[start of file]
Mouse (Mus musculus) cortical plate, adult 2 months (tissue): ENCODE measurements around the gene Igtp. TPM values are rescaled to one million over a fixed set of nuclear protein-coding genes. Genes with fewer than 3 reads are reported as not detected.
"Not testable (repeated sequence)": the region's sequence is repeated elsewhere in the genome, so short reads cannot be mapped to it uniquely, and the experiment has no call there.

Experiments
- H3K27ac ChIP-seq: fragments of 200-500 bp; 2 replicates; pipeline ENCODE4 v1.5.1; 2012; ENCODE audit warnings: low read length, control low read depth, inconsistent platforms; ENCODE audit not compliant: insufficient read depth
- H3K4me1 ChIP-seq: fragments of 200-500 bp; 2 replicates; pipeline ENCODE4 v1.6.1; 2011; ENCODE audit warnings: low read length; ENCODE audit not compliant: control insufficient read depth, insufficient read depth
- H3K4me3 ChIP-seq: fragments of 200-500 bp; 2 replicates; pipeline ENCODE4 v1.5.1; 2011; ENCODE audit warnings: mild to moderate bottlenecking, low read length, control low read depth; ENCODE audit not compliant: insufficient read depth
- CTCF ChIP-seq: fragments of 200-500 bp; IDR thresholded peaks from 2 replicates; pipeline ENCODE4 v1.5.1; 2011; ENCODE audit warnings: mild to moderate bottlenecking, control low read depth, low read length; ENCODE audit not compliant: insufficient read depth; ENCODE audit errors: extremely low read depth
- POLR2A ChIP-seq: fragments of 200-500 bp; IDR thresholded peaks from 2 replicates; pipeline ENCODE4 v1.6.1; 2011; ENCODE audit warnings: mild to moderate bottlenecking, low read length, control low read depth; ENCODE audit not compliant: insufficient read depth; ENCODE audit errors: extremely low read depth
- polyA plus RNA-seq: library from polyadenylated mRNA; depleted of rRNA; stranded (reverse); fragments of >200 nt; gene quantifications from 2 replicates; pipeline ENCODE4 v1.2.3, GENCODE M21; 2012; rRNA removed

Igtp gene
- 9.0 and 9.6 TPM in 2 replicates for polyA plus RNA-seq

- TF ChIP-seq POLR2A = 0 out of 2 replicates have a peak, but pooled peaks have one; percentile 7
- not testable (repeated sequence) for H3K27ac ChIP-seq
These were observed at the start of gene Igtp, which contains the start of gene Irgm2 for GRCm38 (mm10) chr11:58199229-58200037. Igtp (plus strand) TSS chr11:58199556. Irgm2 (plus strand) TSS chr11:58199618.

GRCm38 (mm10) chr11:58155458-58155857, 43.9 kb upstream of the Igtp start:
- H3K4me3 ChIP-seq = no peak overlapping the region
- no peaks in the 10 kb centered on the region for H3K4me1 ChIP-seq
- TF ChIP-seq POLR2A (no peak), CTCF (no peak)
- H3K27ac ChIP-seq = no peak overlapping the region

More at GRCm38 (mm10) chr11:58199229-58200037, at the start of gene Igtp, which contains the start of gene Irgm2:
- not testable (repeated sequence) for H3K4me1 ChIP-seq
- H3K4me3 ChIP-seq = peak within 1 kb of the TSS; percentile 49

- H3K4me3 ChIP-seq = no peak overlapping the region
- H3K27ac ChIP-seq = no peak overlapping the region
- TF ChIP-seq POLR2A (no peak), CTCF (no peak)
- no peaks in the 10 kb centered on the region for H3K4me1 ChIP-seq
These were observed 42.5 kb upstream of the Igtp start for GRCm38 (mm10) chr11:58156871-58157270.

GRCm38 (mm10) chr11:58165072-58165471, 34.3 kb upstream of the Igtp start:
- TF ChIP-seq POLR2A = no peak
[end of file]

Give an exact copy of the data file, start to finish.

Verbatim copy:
Mouse (Mus musculus) cortical plate, adult 2 months (tissue): ENCODE measurements around the gene Igtp. TPM values are rescaled to one million over a fixed set of nuclear protein-coding genes. Genes with fewer than 3 reads are reported as not detected.
"Not testable (repeated sequence)": the region's sequence is repeated elsewhere in the genome, so short reads cannot be mapped to it uniquely, and the experiment has no call there.

Experiments
- H3K27ac ChIP-seq: fragments of 200-500 bp; 2 replicates; pipeline ENCODE4 v1.5.1; 2012; ENCODE audit warnings: low read length, control low read depth, inconsistent platforms; ENCODE audit not compliant: insufficient read depth
- H3K4me1 ChIP-seq: fragments of 200-500 bp; 2 replicates; pipeline ENCODE4 v1.6.1; 2011; ENCODE audit warnings: low read length; ENCODE audit not compliant: control insufficient read depth, insufficient read depth
- H3K4me3 ChIP-seq: fragments of 200-500 bp; 2 replicates; pipeline ENCODE4 v1.5.1; 2011; ENCODE audit warnings: mild to moderate bottlenecking, low read length, control low read depth; ENCODE audit not compliant: insufficient read depth
- CTCF ChIP-seq: fragments of 200-500 bp; IDR thresholded peaks from 2 replicates; pipeline ENCODE4 v1.5.1; 2011; ENCODE audit warnings: mild to moderate bottlenecking, control low read depth, low read length; ENCODE audit not compliant: insufficient read depth; ENCODE audit errors: extremely low read depth
- POLR2A ChIP-seq: fragments of 200-500 bp; IDR thresholded peaks from 2 replicates; pipeline ENCODE4 v1.6.1; 2011; ENCODE audit warnings: mild to moderate bottlenecking, low read length, control low read depth; ENCODE audit not compliant: insufficient read depth; ENCODE audit errors: extremely low read depth
- polyA plus RNA-seq: library from polyadenylated mRNA; depleted of rRNA; stranded (reverse); fragments of >200 nt; gene quantifications from 2 replicates; pipeline ENCODE4 v1.2.3, GENCODE M21; 2012; rRNA removed

Igtp gene
- 9.0 and 9.6 TPM in 2 replicates for polyA plus RNA-seq

- TF ChIP-seq POLR2A = 0 out of 2 replicates have a peak, but pooled peaks have one; percentile 7
- not testable (repeated sequence) for H3K27ac ChIP-seq
These were observed at the start of gene Igtp, which contains the start of gene Irgm2 for GRCm38 (mm10) chr11:58199229-58200037. Igtp (plus strand) TSS chr11:58199556. Irgm2 (plus strand) TSS chr11:58199618.

GRCm38 (mm10) chr11:58155458-58155857, 43.9 kb upstream of the Igtp start:
- H3K4me3 ChIP-seq = no peak overlapping the region
- no peaks in the 10 kb centered on the region for H3K4me1 ChIP-seq
- TF ChIP-seq POLR2A (no peak), CTCF (no peak)
- H3K27ac ChIP-seq = no peak overlapping the region

More at GRCm38 (mm10) chr11:58199229-58200037, at the start of gene Igtp, which contains the start of gene Irgm2:
- not testable (repeated sequence) for H3K4me1 ChIP-seq
- H3K4me3 ChIP-seq = peak within 1 kb of the TSS; percentile 49

- H3K4me3 ChIP-seq = no peak overlapping the region
- H3K27ac ChIP-seq = no peak overlapping the region
- TF ChIP-seq POLR2A (no peak), CTCF (no peak)
- no peaks in the 10 kb centered on the region for H3K4me1 ChIP-seq
These were observed 42.5 kb upstream of the Igtp start for GRCm38 (mm10) chr11:58156871-58157270.

GRCm38 (mm10) chr11:58165072-58165471, 34.3 kb upstream of the Igtp start:
- TF ChIP-seq POLR2A = no peak